Business owners must remain vigilant in protecting their online reputations. Customers and clients come armed with social media accounts and mobile devices, purchasing products, and documenting their experiences online for the entire world to see. Information flows over the internet in real-time and spreads like wildfire. When a client has a positive experience, the business reaps the benefits – word-of-mouth marketing is extremely powerful. But that same logic holds true when a client’s experience is a negative one, and when that’s the case, ignoring that negative online chatter is simply incongruous with survival.
Like all businesses, lawyers and law firms must be mindful of what their clients are saying about them online. Now, more than ever, a lawyer’s online reputation is everything. Keeping your finger on the pulse of what is transpiring online as it relates to your business is mission critical.
Google is the dominant review platform in the United States and permits users to rate businesses on a scale of one to five stars. Along with a rating, users can leave written reviews about their experiences with everything from law firms, to plastic surgeons, to watch retailers, to car dealerships. Other review platforms such as Yelp, Avvo, and Tripadvisor offer the same features. These crowdsourced reviews are very much a “go-to” for those looking to gain insight into businesses before setting foot into an office. The power of this “word-of-mouth” marketing is strong – as one example, a Harvard Business School demonstrated that restaurants with lower Yelp ratings have a higher probability of closing.
While it’s true that businesses can’t afford to ignore negative online reviews, there is often no basis for businesses to demand removal of reviews that are simply unfavorable. And even where online reviews rise to the level of being defamatory, Section 230 of the Communications Decency Act protects platforms from being held responsible for third-party user-generated content. Section 230 is a federal law that provides immunity “from ‘any’ claim arising out of content originating from a third party, regardless of the theory underlying the cause of action.” This federal immunity also protects these platforms from being forced by a court of law to remove online reviews, even when they are defamatory.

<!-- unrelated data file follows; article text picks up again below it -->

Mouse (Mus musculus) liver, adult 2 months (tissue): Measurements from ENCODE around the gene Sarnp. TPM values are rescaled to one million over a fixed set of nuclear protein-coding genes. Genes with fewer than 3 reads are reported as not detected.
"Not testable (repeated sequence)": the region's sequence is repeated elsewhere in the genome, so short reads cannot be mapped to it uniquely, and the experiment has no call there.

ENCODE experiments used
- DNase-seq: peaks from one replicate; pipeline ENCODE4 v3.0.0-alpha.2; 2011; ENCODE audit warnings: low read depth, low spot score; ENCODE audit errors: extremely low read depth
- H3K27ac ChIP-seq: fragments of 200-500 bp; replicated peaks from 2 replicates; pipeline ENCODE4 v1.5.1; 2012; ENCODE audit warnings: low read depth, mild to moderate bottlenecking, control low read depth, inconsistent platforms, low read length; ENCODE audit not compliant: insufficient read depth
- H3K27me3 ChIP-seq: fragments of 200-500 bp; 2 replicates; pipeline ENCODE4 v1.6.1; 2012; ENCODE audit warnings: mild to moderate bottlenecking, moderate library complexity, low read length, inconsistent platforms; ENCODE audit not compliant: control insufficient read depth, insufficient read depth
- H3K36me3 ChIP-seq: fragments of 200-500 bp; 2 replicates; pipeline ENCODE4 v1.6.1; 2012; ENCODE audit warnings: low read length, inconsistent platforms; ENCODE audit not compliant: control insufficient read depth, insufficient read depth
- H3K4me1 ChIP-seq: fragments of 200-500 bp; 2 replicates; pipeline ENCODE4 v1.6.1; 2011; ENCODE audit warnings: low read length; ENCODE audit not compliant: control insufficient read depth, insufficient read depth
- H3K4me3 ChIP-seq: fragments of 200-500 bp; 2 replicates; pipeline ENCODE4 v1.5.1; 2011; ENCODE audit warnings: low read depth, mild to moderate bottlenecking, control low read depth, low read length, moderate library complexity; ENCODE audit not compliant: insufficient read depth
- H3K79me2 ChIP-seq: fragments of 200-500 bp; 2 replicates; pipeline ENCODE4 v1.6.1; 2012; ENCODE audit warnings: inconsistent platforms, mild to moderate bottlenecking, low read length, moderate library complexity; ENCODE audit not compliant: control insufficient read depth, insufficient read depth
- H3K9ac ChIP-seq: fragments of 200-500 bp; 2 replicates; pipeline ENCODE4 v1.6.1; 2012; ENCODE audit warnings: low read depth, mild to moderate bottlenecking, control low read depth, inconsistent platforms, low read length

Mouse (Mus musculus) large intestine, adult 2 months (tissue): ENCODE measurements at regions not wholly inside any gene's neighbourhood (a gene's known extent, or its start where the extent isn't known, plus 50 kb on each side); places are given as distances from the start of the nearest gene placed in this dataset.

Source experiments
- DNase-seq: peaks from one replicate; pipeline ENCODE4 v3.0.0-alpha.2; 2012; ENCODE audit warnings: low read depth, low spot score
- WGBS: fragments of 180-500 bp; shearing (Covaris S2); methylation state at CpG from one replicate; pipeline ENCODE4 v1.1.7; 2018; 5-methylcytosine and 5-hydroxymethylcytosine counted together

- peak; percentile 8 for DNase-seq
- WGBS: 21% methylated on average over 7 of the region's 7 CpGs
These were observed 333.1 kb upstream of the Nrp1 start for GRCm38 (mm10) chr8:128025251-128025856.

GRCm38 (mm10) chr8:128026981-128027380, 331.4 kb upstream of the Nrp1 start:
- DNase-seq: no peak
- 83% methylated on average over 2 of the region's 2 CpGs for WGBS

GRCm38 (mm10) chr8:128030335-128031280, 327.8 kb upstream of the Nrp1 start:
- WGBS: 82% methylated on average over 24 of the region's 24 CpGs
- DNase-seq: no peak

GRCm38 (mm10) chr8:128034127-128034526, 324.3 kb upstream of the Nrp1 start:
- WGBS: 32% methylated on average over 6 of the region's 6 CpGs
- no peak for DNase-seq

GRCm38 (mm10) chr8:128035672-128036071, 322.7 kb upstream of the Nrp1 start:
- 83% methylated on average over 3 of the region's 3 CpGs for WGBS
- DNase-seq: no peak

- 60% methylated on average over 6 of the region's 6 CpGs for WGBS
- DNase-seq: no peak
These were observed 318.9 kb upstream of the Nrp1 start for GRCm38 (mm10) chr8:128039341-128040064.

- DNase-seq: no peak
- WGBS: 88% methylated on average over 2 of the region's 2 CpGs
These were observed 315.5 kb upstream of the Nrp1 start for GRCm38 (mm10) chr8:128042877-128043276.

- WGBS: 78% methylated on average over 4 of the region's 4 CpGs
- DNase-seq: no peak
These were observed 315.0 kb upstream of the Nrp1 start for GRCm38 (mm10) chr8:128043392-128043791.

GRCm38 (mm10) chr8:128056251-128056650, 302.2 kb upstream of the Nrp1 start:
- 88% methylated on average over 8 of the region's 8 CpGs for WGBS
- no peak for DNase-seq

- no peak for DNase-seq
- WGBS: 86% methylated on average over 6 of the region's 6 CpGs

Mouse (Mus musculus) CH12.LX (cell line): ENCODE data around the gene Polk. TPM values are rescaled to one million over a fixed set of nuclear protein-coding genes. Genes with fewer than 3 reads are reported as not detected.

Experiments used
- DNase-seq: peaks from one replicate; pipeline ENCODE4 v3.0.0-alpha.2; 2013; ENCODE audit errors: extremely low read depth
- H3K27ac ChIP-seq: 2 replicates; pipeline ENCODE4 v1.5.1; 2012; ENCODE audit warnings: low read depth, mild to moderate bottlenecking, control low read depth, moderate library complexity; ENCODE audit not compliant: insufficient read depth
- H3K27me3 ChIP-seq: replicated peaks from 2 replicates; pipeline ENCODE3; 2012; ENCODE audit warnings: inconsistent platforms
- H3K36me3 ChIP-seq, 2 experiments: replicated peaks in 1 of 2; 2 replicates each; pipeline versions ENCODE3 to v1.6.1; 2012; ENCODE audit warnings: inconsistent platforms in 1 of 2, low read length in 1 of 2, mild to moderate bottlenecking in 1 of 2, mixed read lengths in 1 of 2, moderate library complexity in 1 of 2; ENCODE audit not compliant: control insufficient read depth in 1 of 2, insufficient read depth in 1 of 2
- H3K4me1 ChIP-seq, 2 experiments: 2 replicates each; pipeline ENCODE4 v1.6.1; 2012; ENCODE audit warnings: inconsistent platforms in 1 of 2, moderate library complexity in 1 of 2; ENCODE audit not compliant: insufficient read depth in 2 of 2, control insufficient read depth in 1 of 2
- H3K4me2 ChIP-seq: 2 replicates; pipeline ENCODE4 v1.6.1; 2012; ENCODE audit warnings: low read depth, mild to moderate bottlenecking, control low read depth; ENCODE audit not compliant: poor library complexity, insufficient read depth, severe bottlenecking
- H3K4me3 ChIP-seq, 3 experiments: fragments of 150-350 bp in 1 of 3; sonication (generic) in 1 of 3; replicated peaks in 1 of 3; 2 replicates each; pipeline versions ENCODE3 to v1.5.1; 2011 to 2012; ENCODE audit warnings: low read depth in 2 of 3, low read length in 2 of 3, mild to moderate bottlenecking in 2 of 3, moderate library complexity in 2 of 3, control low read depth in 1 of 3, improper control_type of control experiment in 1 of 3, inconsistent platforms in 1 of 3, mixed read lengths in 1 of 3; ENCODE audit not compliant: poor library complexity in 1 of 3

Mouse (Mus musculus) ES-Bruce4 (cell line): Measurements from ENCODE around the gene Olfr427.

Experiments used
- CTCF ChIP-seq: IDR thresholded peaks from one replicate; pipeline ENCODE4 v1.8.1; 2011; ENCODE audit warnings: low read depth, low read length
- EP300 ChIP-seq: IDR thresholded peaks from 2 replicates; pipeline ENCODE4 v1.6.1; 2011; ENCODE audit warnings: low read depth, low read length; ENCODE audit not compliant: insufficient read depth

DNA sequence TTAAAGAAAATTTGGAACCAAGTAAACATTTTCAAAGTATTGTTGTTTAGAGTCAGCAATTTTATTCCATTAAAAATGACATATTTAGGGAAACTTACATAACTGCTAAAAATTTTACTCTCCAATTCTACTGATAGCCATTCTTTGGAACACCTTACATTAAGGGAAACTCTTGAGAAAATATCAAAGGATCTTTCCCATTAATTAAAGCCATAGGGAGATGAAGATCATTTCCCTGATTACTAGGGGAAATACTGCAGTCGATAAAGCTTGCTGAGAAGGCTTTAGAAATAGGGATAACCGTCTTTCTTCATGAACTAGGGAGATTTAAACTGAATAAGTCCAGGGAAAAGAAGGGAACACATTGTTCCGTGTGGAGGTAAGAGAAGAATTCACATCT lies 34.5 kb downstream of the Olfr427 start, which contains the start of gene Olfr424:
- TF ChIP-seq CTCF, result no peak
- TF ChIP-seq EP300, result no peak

In 2018, in Hassell v. Bird, the California Supreme Court ruled that a review website cannot be forced to remove a review posted online even where that review is defamatory. Interestingly, this case involved a lawyer and their former client. Unfortunately for the attorney, its principal didn’t know better and upon finding themselves in a difficult situation after a former client posted disparaging reviews on Yelp, they filed a lawsuit against the individual who posted the reviews. Despite obtaining a court order requiring both the former client and Yelp to remove the posts, neither the individual nor the platform did so.
Yelp objected and filed a motion to set aside and vacate the judgment, arguing that the court order against a non-party was ineffective and that Section 230 rendered the platform immune from liability such that it could not be sued and/or subject to a valid removal order.
When the court denied Yelp’s request, Yelp appealed that denial first to the Court of Appeal and then to the California Supreme Court. In a long-awaited decision, the California Supreme Court issued a plurality opinion that reversed the Court of Appeal’s affirmance of the superior court order and instead determined that Section 230 protected Yelp against this sort of “removal order.”
What this means is that all websites and online platforms displaying “user-generated content,” including Yelp and other review sites (as well as all social media platforms) are protected by Section 230 immunity – these review sites cannot be forced to remove reviews, even where those reviews are determined to be false.